India is to launch its first national lithium-ion cells production plant in a bid to reduce imports from regional battery makers and develop a domestic cell-manufacturing hub.
Bangalore-based Raasi Group is to set up the “first indigenous lithium-ion battery project” in Tamil Nadu under a technology transfer agreement with the Central Electro Chemical Research Institute (CECRI) and Council of Scientific & Industrial Research (CSIR).
The move follows a policy-shake-up pledge by New Delhi to “incentivise” and favour domestic battery manufacturing.
The agreement with Raasi, whose business interests include renewable energy projects, signals a major advance towards domestic commercial batteries production to power the growing electric vehicles and energy storage markets among others.
Raasi’s batteries will draw on know-how from a CECRI-CSIR prototype cells demonstration facility in Chennai.
Raasi chairman and managing director C Narasimhan said: “We want to bring the cost of cell manufacturing down below INR 15,000 ($222) per kilowatt hour to replace lead-acid batteries.” He said plans were already in hand to make a 25-year lifespan LIB for rooftop solar power storage “to make it affordable enough to drive the photovoltaic market”.
India’s Department of Science & Technology (DST) said the project had already “secured global intellectual property rights”— and established a potential “appropriate supply chain and manufacturing technology for mass production”.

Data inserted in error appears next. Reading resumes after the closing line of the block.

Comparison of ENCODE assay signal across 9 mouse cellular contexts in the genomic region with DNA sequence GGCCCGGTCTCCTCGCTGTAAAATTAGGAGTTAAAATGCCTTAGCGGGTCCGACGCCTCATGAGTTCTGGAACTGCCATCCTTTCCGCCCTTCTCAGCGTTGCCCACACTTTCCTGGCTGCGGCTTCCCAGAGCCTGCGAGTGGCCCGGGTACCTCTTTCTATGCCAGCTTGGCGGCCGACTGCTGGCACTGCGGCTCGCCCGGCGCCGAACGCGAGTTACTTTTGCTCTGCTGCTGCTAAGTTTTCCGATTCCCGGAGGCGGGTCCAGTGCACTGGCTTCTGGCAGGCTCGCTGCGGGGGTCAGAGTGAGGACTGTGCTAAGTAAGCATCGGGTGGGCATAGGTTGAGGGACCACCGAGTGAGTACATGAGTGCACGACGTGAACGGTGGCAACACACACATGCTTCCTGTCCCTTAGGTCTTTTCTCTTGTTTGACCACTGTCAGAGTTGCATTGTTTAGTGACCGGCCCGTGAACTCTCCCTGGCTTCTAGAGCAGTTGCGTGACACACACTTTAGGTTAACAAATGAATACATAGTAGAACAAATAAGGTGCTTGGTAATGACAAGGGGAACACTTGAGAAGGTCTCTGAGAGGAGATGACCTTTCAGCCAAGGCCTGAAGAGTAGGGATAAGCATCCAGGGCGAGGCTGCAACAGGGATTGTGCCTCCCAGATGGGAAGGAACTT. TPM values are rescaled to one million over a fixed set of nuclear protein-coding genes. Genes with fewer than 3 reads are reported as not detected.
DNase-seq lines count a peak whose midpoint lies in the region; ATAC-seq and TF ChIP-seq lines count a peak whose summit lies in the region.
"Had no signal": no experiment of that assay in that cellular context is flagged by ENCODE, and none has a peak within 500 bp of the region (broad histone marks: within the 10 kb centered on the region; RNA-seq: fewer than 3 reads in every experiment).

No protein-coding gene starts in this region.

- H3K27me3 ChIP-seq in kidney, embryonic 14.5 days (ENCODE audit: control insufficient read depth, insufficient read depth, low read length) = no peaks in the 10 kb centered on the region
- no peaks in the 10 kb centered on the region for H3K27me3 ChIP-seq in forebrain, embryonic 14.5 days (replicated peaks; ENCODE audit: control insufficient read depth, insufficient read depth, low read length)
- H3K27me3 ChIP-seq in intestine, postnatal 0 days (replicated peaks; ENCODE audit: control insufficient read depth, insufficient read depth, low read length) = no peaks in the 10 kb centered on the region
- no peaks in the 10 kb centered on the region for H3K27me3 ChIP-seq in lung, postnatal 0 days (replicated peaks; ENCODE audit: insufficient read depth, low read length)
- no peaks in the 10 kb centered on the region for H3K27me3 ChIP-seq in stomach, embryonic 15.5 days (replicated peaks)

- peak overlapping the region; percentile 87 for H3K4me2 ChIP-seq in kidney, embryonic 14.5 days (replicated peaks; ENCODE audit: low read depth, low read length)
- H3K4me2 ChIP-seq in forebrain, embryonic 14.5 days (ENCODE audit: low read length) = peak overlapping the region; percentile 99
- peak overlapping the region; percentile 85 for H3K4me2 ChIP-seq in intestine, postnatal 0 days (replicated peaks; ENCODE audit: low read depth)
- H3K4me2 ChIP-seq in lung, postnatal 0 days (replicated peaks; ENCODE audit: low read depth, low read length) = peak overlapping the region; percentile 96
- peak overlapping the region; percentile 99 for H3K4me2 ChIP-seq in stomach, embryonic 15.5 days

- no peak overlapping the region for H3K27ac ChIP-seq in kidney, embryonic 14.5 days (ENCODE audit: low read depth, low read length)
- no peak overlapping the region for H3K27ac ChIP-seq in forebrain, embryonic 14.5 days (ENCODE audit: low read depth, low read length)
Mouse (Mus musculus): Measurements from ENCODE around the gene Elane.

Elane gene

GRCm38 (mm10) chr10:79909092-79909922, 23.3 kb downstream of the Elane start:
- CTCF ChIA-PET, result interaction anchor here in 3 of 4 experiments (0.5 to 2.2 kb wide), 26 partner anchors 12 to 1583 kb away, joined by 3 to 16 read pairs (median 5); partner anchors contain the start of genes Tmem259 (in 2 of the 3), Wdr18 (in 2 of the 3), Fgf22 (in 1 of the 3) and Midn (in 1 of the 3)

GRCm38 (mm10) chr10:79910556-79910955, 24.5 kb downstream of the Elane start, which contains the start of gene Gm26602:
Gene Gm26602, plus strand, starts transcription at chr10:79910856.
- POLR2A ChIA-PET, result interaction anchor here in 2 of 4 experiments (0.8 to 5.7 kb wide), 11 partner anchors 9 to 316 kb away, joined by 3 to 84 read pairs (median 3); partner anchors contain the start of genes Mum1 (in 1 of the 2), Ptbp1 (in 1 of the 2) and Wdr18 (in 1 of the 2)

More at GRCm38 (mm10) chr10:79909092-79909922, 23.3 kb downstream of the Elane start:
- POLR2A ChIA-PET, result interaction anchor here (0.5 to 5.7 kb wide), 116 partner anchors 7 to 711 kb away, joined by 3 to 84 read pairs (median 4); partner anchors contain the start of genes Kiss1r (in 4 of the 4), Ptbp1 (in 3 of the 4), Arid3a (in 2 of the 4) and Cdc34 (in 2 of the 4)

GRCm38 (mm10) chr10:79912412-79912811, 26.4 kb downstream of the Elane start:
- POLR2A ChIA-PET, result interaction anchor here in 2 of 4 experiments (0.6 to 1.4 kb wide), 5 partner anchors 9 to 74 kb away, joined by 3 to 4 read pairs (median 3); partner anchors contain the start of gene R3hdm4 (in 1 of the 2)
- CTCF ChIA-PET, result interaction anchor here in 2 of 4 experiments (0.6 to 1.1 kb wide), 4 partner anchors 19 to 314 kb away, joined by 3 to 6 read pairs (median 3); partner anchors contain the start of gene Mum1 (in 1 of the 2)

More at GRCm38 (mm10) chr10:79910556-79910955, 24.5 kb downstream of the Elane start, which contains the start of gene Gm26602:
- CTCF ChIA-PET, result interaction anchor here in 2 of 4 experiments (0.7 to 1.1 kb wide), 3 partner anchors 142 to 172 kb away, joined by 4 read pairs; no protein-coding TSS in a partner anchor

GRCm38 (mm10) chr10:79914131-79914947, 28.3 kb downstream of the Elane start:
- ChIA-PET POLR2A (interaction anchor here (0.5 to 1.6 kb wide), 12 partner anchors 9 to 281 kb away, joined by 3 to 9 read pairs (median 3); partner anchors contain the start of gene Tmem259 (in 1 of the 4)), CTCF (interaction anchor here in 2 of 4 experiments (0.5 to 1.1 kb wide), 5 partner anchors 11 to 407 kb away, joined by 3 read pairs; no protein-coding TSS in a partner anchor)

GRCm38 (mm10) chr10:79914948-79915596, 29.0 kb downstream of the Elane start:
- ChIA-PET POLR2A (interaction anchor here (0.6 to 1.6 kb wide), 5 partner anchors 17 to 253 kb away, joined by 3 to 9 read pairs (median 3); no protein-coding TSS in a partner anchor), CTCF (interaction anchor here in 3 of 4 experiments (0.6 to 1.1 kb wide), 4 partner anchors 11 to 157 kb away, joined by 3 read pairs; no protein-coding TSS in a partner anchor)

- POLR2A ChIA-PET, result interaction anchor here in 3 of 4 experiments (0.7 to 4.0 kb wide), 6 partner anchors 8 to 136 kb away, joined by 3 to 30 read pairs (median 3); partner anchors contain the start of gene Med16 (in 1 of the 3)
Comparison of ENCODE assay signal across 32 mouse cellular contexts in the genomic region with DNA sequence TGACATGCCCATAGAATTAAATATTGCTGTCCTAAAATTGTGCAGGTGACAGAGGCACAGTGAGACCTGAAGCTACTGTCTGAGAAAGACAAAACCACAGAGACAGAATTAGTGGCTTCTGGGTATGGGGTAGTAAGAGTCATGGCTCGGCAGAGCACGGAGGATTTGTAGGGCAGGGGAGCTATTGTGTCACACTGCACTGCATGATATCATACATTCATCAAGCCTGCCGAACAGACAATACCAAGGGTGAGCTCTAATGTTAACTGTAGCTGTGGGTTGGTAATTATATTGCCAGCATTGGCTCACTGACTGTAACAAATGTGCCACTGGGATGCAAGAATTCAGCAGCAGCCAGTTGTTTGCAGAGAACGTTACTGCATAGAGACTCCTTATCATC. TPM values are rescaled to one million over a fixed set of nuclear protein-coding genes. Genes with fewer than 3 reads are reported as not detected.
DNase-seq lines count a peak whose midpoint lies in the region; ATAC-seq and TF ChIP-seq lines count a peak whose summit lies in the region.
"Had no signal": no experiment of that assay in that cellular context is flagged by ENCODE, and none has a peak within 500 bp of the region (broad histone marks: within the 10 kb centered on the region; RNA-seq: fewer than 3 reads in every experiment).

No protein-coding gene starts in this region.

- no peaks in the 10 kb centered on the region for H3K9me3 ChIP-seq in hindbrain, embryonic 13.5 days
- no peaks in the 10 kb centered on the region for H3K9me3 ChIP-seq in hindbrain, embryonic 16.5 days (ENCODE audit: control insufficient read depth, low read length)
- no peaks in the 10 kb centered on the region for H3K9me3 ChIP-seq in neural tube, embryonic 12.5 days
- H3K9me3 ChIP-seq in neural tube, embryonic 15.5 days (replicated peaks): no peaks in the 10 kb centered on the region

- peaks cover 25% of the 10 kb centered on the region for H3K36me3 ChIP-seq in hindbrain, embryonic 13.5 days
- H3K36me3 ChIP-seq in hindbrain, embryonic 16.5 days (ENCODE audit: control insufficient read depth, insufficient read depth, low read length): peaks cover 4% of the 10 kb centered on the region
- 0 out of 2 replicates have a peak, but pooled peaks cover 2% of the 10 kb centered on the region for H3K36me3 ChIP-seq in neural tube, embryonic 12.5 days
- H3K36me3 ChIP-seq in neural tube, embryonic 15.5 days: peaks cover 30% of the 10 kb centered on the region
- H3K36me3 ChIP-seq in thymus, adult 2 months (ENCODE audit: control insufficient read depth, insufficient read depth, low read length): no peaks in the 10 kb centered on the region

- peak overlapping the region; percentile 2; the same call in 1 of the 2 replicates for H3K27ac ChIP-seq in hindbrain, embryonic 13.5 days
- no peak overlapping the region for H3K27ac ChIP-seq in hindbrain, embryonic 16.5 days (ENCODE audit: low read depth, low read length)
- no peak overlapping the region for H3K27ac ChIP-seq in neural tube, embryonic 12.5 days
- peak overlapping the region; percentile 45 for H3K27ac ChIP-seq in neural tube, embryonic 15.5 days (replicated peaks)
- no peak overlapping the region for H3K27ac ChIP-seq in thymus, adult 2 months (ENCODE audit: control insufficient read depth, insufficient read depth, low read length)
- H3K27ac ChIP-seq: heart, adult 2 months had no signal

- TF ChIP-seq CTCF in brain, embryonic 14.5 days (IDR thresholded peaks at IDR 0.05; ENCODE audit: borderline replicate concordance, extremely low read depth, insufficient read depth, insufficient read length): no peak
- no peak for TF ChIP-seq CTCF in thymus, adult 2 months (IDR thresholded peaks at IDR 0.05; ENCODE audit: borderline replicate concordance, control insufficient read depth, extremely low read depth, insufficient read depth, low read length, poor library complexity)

DST minister Dr Harsh Vardhan (pictured) said the move was in line with the government’s ‘Make in India’ campaign— aimed at “turning India into a manufacturing hub and cutting down the outflow of foreign exchange”.
Vardhan said the project “is a validation of the capabilities of CSIR and its laboratories to meet technology in critical areas to support our industry”.
Indian manufacturers currently source lithium-ion battery cells from regional neighbours including China, Japan and South Korea and India “is among the largest importers” of cells, the DST said.
In a related moved, the Indian Space Research Organisation’s (ISRO) Vikram Sarabhai Space Centre is offering to share its in-house developed lithium cell technology to propel home-grown production.
The Centre is inviting Indian start-ups and other “suitable industries” to apply to use the technology on a “non-exclusive basis”— for firms to produce cells “of varying size, capacity, energy density and power density catering to the entire spectrum of power storage requirements”.
Earlier this year, Indian state-owned power plant engineering firm Bharat Heavy Electricals signed a technology transfer deal to produce ISRO’s “space grade” cells rather than rely on imported cells.